Tuesday, January 17, 2006

I Wanted To Do Stand-Up Comedy


Although law is my passion and has been my dream since I was in early adolescence, I have also harbored a secret desire to be a stand-up comedian. I know that if I had fluency, I’d have a knack for it…the required quick wit, timing, and I think I instinctively know what will be funny to others. Since I am most fluent with my friends and loved ones, I’ve often been told I should have been a comedian (in another life, of course).

Ellen Degeneres is probably my favorite stand-up comedian, I’ve been a fan of hers since I first saw her on HBO’s specials they used to do back in the 80’s. Rodney Dangerfield hosted the half-hour show and he’d feature new up-and-coming comedians. Ellen, at that time, was pretty well known in the stand-up circuit and had recently been named “The Funniest Person in America” by Showtime. She had such good timing and her humor was always so clever, perfectly executed and funny as hell. One snippet of a joke I remember from that time that I have memorized and wish I could speak fluently is,

“I remember when I was kid going to kindergarten…well…I thought it was kindergarten. Later I learned I had been working in a factory for 3 years. I Didn’t even know. I thought it was weird cause it was always really hot and everybody was older than me, but what did I know? I was just a kid.”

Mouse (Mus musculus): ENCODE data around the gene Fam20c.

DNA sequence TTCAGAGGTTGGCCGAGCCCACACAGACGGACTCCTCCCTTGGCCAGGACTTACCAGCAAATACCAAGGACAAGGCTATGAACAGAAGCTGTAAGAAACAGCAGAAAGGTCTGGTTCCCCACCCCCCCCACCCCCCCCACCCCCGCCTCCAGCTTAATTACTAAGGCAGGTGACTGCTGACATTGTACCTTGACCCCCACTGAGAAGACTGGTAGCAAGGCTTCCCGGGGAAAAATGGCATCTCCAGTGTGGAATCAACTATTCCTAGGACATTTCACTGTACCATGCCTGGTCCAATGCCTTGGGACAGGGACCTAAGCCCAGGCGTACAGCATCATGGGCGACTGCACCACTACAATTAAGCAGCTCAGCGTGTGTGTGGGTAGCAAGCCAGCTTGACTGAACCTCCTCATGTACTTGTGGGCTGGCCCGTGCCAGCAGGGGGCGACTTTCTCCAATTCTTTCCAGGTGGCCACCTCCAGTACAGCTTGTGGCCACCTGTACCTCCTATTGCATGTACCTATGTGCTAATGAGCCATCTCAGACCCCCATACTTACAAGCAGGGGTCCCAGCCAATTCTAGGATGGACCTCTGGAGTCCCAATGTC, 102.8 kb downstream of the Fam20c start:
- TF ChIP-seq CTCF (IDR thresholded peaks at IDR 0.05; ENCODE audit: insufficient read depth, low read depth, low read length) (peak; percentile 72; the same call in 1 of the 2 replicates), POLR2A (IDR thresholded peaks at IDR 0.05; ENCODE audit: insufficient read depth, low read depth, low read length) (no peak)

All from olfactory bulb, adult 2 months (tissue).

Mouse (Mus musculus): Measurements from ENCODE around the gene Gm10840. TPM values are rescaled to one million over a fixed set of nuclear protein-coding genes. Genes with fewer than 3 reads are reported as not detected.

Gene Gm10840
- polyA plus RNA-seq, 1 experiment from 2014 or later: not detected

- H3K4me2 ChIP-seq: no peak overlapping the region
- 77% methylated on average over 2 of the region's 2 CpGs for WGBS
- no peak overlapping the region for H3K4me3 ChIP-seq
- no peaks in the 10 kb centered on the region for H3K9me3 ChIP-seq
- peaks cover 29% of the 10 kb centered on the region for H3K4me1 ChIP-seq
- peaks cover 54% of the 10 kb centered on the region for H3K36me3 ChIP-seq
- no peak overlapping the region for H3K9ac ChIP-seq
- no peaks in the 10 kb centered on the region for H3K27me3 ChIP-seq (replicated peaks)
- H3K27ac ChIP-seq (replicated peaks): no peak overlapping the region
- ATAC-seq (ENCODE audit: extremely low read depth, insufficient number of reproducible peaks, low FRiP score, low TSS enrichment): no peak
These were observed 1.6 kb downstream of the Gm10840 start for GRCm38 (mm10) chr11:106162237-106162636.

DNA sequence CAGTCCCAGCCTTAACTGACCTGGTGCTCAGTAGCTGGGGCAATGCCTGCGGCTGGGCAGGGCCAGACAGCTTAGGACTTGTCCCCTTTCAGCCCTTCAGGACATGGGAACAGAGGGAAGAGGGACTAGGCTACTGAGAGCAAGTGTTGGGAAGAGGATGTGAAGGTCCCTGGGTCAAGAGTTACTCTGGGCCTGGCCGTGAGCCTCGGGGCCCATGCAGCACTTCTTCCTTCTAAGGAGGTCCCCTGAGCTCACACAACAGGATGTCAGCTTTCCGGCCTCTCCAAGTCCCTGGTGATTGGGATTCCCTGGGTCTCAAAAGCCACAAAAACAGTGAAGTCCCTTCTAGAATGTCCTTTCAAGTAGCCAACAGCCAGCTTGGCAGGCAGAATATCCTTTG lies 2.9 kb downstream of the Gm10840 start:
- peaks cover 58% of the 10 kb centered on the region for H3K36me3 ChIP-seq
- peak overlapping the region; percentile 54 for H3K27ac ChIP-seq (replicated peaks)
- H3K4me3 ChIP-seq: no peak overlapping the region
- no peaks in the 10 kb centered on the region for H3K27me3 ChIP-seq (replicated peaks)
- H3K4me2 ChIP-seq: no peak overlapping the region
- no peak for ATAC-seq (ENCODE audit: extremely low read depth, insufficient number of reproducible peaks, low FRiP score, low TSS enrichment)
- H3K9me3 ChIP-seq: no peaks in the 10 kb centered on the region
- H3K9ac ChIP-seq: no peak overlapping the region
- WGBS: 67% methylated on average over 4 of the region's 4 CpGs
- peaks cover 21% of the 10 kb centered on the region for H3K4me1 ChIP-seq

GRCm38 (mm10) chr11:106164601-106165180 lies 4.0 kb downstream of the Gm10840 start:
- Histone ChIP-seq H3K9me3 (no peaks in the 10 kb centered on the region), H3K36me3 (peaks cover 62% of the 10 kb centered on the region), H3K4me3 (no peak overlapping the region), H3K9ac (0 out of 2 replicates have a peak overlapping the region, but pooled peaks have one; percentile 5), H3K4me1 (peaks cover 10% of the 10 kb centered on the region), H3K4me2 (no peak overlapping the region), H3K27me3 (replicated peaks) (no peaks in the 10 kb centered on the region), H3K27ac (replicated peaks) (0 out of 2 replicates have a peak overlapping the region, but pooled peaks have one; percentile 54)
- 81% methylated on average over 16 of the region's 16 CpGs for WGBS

When spoken fluently with just the right pauses and timing…it’s funny. And I wish I could do it. The best I’ve been able to do is say the first line. I completely block on the beginning of the second line. If I don’t block…the L in “later” becomes elongated to the point where the timing of the joke is ruined.

Another comedian I admire is Steven Wright. Maybe you know who I’m talking about. He’s very quiet…speaks almost as if he’s on something. Curly long hair, except on top where he’s completely bald. His humor is very oblique, and again…timing is everything.

“I have peripheral E.S.P. I can see into the future…but only off to the side.”

I think I wrote in my first entry on this blog that I usually don’t have a hard time giving a public speech. I excelled at it in college and actually love to speak in front of others. I always thought that God must have a sense of humor…to look down upon a newborn and say, “He shall be personable, outgoing, funny, lively, the center of attention and he shall have a passion for speaking and telling jokes and speaking at all sorts of occasions. Oh, and one more thing…he shall stutter!”

I don’t have as hard a time when I give public speeches, simply because I have my “tricks” down pat and I can word switch like a mad man. Usually nobody can tell I stutter at all and people in my classes usually begged to be in my group so they could be a part of a presentation that would certainly get a high grade. What they didn’t know, however, was that, because there were no actual jokes to tell…timing wasn’t really that critical. I could pause where I wanted, if I knew a block was imminent…and then quickly switch directions or feign a bit of introspection…and I’ve even been known to ask the audience a question in order to hide what would otherwise be a terrible block.. Also, if I got to a difficult phrase or word that couldn’t be switched…I could force all the air out of my lungs and simply begin the sentence, word, or phrase on that last breath of air. Timing wasn’t an issue, so the tricks worked beautifully.